I really should explain. I can’t assume you are one of the people I’ve rambled at while tired. As of this moment, the experiment I’ve been working on for 5 years isn’t capable of producing worthwhile data. And my time is up. This summer I was given the goal of gathering 100 hours (minimum) of experimental data. That was honestly the first time I’d been given a genuine goal to meet with an concrete pass or fail. Which all by itself is a bit disturbing. But this was the first time the goal was quantitative vs qualitative… or even just subjective.  If that sounds frustrating, you’re right.

Over the past few days I’ve been painstakingly going through my notes and trying to organize everything to pass onto the next student. And I’m seeing over and over that expectations haven’t ever been clear. And feedback has been nearly nonexistent. It has left me in a rather constant state of fear and confusion. I have no doubt it is completely unintentional. That doesn’t make it any more effective as a teaching or mentoring strategy. Looking back over notes, I’ve noticed that regularly a third party would intercede and break down the larger goals into smaller, concrete tasks that could then be evaluated easily. I never noticed this pattern, and now I’ve become the lab member with most seniority that’s in the lab on a daily basis. Since I hadn’t recognized that pattern, I haven’t emulated it completely.  I’ve still broken down goals into smaller, obtainable goals, but just for myself. I report my findings at each step, but without the immediate oversight. Most importantly, I have rarely done that for a fellow graduate student. I’ve come to realize that the lab relies on having someone with authority down in the lab on a regular basis. But a graduate student doesn’t have the time or experience to be directly running a full lab. Or perhaps I’m just unwilling to commit that much more time and energy to doing tasks that distract from my PhD work.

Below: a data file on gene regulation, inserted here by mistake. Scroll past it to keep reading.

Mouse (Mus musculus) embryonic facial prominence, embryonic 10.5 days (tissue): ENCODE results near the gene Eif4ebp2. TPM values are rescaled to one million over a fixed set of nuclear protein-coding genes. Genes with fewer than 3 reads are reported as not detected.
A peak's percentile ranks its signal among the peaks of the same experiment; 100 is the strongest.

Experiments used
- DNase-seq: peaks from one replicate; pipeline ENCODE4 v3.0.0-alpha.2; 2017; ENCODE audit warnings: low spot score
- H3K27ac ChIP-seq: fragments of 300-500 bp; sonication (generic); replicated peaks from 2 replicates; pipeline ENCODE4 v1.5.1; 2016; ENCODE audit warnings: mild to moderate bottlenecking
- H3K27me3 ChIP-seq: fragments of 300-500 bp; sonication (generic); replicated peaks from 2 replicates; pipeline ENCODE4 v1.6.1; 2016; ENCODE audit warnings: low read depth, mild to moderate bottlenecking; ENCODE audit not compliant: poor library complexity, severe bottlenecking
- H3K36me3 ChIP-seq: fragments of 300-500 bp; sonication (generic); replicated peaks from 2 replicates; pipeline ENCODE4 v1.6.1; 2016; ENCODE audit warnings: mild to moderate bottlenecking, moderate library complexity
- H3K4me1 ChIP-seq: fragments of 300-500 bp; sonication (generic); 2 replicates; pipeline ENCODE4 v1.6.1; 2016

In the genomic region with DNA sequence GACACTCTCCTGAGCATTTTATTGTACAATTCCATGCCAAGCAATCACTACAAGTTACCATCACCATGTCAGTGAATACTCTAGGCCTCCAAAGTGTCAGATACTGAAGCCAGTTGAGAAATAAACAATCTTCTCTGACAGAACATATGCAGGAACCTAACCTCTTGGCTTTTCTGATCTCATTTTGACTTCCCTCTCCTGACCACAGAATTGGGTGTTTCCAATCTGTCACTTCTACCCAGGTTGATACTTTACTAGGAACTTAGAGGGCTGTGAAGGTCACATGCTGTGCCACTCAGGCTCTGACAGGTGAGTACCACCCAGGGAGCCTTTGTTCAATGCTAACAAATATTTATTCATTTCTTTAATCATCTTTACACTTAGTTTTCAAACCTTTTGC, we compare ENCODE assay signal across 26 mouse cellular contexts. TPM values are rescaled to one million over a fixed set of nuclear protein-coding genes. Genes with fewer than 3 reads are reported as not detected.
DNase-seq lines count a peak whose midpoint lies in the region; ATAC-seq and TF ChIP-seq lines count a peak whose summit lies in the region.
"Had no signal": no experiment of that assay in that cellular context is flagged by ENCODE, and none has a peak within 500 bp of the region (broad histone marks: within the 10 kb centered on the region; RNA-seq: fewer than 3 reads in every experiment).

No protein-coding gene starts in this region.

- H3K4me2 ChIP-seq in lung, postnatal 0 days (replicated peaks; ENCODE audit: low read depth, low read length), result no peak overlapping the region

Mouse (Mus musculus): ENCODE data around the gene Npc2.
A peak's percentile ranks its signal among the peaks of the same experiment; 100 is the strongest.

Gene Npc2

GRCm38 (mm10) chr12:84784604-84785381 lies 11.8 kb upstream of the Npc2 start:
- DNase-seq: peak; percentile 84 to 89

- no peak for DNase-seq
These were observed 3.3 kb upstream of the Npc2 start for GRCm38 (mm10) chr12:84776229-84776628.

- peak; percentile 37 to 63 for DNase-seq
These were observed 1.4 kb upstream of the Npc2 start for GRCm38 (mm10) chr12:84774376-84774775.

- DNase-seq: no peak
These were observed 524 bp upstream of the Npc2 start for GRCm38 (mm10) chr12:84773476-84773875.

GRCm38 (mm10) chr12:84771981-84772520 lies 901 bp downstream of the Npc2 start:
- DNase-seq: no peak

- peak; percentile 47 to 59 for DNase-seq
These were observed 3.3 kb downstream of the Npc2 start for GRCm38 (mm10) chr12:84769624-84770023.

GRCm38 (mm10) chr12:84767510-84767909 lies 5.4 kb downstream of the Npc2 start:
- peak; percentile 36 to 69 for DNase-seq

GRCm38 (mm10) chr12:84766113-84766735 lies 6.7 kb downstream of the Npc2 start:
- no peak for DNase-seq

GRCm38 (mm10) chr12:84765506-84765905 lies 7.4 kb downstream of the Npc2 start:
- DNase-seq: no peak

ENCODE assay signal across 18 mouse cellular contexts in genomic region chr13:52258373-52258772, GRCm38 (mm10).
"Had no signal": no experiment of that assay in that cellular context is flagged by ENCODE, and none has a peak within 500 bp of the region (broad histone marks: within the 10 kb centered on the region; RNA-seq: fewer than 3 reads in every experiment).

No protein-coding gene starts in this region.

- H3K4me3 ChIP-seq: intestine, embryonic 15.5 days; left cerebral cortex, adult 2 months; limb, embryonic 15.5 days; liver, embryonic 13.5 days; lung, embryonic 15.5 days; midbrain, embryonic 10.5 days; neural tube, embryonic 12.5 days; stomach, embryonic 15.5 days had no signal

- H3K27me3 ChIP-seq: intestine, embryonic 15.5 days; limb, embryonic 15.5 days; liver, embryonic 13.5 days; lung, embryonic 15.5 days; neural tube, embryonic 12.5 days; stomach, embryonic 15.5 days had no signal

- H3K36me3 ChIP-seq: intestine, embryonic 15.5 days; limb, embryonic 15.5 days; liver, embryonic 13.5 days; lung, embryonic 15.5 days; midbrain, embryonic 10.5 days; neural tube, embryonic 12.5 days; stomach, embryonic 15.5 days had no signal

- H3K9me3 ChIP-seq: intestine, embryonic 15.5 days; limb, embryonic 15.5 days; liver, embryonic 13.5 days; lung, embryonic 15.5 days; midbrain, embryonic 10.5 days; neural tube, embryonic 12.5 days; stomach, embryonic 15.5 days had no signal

Now we are in a unique position. Amanda has defended and has a post-doc lined up, and with how things were going, we thought we’d both be done. I mean, our wedding was planned so that I’d have defended before the wedding and now we’ve already celebrated our first anniversary. But the experiment isn’t working and my adviser has only recently come to that conclusion. I’ve been trying to communicate that to him, but he was out of the country for two months. I’d stressed how important communication was, to the point that he bought a new laptop so that we could Skype weekly. In two months: zero calls. I sent emails explaining that things had broken, and what I was doing about it to very little response. I stopped sleeping. I basically started living in another room so my wife could sleep. I would fall asleep late, and then just head to work early. This wasn’t helped by the fact that construction has been going on campus since May.